- This spring, Collins raised hackles again when he and several other scientists launched a foundation and Web site, BioLogos, which claims that it “emphasizes the compatibility of Christian faith with scientific discoveries about the origins of the universe and life.”
- One prominent critic, Paul Z. Myers, a biologist at the University of Minnesota, Morris, who runs the anticreationist blog Pharyngula, faults Collins for suggesting that altruism cannot be explained by evolution and instead came from God. “Collins has got some big gaps in his understanding of the field of evolutionary biology,” Myers says. In comments this spring on Pharyngula, others fretted that Collins’s beliefs could influence his decisions on topics such as stem cells and sex research.
Jocelyn Kaiser, who wrote the two Science articles, might argue that she ended with quotes praising Collins and discounting the worries of the naysayers. But her title, “Questions About the Language of God,” and the prominence she gave to the criticisms of Collins (all from prominent atheists), leaves a strong bitter taste of “serious misgivings” about Collins – or anyone in science who espouses Christian faith, no matter how accommodating to Darwinism it might be.
1. See, for instance David Klinghoffer’s blog entries for June 22 and July 8. His views have also been criticized on Evolution News & Views here for refusing to dialogue with the ID movement, and here because he “handles Darwinism’s universal acid like baby formula.”
2. “NIH nominee draws scrutiny,” Nature News, Published online 15 July 2009, Nature 460, 310-311 (2009), doi:10.1038/460310a.
3. Jocelyn Kaiser, “White House Taps Former Genome Chief Francis Collins as NIH Director,” Science, 17 July 2009: Vol. 325. no. 5938, pp. 250-251, DOI: 10.1126/science.325_250a.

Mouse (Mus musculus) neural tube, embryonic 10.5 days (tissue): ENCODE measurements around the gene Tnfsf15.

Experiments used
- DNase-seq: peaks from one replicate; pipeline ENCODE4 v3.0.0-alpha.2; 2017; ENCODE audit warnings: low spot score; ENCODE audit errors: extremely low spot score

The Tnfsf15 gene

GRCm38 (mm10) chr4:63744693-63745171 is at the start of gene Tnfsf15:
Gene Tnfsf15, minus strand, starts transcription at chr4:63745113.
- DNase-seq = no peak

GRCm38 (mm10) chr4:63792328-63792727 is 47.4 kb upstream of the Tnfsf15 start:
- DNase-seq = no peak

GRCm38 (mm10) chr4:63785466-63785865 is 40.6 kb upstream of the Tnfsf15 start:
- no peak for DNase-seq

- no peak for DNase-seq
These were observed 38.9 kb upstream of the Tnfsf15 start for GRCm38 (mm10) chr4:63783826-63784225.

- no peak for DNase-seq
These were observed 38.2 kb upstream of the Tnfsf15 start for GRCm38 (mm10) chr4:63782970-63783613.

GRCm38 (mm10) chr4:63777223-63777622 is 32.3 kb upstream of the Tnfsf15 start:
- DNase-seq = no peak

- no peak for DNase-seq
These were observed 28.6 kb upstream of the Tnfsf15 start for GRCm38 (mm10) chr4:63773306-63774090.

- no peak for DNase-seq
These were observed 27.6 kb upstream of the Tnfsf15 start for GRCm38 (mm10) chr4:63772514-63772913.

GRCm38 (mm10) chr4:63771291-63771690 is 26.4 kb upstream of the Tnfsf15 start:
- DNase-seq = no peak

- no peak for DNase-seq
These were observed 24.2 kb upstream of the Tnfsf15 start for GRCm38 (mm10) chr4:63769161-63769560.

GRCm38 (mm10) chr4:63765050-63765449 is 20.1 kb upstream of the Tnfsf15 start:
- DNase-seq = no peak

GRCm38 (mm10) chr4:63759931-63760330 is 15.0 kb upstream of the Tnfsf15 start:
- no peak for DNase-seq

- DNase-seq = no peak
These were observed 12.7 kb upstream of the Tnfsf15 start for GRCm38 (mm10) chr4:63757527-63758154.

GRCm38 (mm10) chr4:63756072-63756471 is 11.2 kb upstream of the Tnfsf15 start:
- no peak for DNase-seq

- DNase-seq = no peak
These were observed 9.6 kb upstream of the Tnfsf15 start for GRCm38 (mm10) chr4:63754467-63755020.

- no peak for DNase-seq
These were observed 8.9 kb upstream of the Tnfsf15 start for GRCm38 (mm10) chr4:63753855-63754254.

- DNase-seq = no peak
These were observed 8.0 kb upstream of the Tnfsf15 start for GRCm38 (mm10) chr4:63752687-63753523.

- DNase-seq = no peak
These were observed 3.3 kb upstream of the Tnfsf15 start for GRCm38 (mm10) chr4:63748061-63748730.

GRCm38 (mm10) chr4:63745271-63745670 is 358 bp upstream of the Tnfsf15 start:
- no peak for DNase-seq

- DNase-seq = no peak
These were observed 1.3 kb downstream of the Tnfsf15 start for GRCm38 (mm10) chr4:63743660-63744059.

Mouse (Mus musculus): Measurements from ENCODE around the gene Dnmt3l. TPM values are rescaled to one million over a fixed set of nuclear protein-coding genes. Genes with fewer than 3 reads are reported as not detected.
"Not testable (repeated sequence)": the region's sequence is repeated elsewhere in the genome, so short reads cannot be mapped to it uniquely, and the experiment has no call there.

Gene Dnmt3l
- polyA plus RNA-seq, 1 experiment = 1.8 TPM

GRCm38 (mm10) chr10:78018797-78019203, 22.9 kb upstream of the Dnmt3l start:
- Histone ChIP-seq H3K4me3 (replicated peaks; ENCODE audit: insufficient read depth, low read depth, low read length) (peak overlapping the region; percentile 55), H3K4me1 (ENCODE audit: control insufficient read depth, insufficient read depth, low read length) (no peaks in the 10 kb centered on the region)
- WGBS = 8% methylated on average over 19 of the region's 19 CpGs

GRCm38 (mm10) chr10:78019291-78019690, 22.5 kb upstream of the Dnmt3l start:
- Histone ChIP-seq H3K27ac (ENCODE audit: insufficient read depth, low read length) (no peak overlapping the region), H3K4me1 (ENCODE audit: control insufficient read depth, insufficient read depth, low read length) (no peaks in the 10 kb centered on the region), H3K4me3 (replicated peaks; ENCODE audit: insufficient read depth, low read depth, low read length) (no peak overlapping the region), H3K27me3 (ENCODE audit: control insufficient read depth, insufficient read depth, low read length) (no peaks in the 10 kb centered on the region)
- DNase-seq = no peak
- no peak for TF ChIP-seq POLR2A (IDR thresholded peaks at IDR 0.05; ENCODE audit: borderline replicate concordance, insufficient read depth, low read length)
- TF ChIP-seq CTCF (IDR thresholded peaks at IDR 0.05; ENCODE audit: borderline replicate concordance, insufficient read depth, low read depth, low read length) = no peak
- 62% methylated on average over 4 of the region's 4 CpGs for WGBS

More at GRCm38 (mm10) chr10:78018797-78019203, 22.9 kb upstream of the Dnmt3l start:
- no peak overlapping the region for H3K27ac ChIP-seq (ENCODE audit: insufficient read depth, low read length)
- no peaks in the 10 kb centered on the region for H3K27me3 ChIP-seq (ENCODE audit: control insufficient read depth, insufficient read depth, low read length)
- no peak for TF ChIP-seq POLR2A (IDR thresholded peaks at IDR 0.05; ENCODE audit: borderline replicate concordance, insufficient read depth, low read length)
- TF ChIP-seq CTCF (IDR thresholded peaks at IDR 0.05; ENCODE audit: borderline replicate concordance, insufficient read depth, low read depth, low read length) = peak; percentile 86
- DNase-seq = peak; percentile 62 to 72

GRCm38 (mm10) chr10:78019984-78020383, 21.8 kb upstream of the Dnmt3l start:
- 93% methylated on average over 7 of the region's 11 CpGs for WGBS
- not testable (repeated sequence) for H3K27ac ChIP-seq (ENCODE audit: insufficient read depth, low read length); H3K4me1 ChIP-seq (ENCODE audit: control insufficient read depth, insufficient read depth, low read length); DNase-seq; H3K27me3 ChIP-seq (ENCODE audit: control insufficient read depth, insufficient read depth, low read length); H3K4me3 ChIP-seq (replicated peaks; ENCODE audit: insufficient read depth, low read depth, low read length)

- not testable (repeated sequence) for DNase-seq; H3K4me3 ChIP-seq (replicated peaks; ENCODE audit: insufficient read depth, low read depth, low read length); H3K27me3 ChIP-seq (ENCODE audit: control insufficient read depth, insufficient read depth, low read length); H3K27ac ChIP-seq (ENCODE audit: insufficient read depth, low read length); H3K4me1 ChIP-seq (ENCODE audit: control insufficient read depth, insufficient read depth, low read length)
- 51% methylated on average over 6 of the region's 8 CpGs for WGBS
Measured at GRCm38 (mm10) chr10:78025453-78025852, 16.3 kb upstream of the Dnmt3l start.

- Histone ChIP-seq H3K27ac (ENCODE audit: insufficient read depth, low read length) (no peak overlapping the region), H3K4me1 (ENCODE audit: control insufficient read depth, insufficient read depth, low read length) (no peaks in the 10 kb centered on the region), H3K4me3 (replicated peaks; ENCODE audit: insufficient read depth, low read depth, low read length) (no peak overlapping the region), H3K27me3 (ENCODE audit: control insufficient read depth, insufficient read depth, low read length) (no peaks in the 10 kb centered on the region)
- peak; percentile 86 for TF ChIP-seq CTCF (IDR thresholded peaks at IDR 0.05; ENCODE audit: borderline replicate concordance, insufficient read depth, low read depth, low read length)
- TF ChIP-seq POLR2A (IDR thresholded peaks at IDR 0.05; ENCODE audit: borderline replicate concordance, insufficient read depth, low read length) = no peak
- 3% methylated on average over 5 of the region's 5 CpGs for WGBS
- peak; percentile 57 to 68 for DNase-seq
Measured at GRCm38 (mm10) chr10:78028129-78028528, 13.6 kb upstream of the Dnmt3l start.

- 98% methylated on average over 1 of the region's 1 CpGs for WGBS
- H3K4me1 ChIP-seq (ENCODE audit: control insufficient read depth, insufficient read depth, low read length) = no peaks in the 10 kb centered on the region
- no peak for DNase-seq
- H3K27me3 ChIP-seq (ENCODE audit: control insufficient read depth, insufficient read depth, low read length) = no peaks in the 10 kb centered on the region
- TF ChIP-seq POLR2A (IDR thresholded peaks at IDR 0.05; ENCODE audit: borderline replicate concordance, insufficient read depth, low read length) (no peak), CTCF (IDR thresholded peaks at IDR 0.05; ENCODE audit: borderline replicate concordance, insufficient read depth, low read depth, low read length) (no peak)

4. Jocelyn Kaiser, “Questions About the Language of God,” Science, 17 July 2009: Vol. 325. no. 5938, p. 250, DOI: 10.1126/science.325_250b.
It doesn’t matter that Collins’s theology is incoherent, incompatible with the Bible, and that he would prefer the companionship of Ken Miller and Eugenie Scott over that of Phillip Johnson or William Dembski. Theistic evolutionists like Collins are unclean. They are not secular enough. They don’t understand science. Any remnant of Christian faith is a profession of “profoundly anti-science beliefs.” People like this leave room for God (even eensy weensy teeny tiny corners in their world view for God to get involved). That’s not atheistic enough. The critics that Nature and Science quoted sound like a Who’s Who of God-haters: Dawkins the campaigning atheist, and Myers the foul-mouthed blasphemer among them. Eugenie Scott and the NCSE will probably treat Collins like a useful idiot. He can help their propaganda campaign with his charade about 100% pure Darwinism being compatible with religion (for those who need a crutch).
The Darwin-Only Darwin-Only DODOs show their colors as leftists. You can spot a leftist by two traits: (1) they are intolerant while avowing tolerance, and (2) they are irrational while avowing rationalism.. They portray themselves as the sole spokespersons for a magic word that commands instant respect, whether or not their beliefs or actions have anything to do with it. That magic word is science. For a dose of historical reality, browse our online book.